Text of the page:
by Susan Hoffman
You are your puppy's best friend, but he wants and needs doggy buddies too. It's perfectly natural and appeals to his pack instinct. And so a puppy playgroup is the perfect place for this socialization to take place.
Your puppy's social development from 6 to 14 weeks of age is critical for his growth as a well-rounded, happy dog, according to the American Veterinary Medical Association (AVMA). During this time, positive experiences with other dogs can reduce the likelihood of fearful behaviors, such as aggression and phobias later in your dog's life.
Find Play Opportunities
So, how do you go about finding the perfect puppy playgroup? "I love this topic. I counsel clients with puppies about how to find a good play match, or two or three, for their puppy," says Amy Robinson of Florida-based Amy Robinson Dog Training. "You need look no further than your neighborhood or your local dog park to find playmates for your puppy. You're bound to find other young dogs playing with each other."
"Observe their body language. You'll see the dominant dogs put their heads over another dog's back. You'll see submissive dogs flip onto their backs, and you'll see other dogs mouthing each other and running side by side. These are the type of playmates you want for your pup, offering the real give-and-take of play."
Robinson also says to not rule out friends and neighbors who have a kindly, patient adult dog. Adult dogs can help teach social skills and the give-and-take of play to a younger dog.
Look for Organized Puppy Playgroups
If you want your pet to join a more organized playgroup, look for a group that meets indoors and includes puppies of a similar size and age, advises Dr. Emily Patterson-Kane, an animal psychologist at the AVMA. Check with your veterinarian for recommendations. "Veterinarians have some training and oversight that can give you more confidence in making this decision," says Patterson-Kane. "I also encourage anyone interested in joining or starting a playgroup to first educate themselves about socialization, immunization and dog behavior." The AVMA offers guidelines and advice.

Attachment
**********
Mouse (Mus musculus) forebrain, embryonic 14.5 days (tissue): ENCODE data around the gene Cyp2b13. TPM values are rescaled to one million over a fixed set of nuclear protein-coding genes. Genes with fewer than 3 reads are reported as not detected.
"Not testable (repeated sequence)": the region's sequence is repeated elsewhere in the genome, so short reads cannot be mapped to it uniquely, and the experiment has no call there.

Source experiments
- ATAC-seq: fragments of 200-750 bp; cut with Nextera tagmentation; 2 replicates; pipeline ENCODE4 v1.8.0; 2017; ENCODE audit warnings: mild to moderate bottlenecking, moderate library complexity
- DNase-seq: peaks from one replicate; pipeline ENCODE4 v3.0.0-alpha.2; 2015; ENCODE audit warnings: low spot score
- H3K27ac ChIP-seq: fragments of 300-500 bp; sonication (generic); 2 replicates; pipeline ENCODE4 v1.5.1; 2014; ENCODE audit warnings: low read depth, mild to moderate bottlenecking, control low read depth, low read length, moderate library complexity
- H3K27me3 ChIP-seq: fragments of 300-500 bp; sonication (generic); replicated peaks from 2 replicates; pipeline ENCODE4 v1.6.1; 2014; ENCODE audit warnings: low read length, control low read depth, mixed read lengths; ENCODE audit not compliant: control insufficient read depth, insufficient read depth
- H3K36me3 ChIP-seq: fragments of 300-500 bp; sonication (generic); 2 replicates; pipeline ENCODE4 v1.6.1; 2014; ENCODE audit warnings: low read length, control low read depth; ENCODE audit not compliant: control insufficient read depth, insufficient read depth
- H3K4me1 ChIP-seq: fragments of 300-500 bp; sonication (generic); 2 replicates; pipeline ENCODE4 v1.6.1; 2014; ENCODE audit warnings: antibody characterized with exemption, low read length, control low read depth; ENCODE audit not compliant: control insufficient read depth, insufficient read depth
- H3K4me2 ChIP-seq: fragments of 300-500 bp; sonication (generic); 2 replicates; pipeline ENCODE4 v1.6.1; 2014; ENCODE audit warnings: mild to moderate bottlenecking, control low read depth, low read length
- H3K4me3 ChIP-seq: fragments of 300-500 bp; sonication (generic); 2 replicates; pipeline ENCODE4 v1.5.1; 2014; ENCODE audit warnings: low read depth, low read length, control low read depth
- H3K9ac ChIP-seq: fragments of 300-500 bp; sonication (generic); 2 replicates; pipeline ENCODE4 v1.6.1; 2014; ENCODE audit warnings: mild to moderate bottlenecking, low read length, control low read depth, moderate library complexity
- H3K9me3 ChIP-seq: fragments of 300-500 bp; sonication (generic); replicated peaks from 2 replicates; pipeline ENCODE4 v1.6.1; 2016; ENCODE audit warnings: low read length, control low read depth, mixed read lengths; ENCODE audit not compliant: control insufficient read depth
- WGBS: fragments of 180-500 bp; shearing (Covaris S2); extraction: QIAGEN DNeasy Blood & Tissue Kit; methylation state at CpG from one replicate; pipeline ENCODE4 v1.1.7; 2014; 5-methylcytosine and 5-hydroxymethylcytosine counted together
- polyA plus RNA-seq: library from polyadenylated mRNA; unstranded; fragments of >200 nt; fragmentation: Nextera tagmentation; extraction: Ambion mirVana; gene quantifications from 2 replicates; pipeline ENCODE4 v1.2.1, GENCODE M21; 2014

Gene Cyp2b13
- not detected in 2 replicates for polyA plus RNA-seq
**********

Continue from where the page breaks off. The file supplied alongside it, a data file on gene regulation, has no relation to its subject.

Not sure where to start? Check out these resources for finding or starting a puppy playgroup:
- Your veterinarian's office
- Your neighborhood or local dog park
- Dog training schools and clubs
- Humane associations
- Breed clubs
- Doggie day cares and pet resorts
- PetSmart and other pet stores that offer training services
- Your groomer's shop
- Facebook and Twitter
Whether you join a puppy playgroup or start your own, our experts advise you to be present, aware and involved. It's your precious pup, so if it doesn't feel right, you should find another group. In general, a professionally managed playgroup is more organized and safer than an informal gathering.
Look for a puppy playgroup that has no more than 15 dogs, so your pet doesn't feel overwhelmed. Make sure interactions are supervised by a human group leader to make sure smaller dogs don't get "pancaked" by larger dogs. Take into consideration your dog's age and stamina. Young puppies will mentally and physically tire out more quickly than adolescent dogs. If your puppy is pooped, it's time to pull the plug.
You can avoid many play-related injuries by simply keeping dogs on leashes until they can be trusted to safely interact with each other. And it's critical that your dog and all the other puppies in the playgroup are vaccinated against disease and wormed according to a veterinarian's schedule.
Your pup will really enjoy becoming part of a puppy playgroup. Connect with the right group by doing your homework first, and then let the fun begin!
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Pets | Dogs: How to Plan a First-class Puppy Playgroup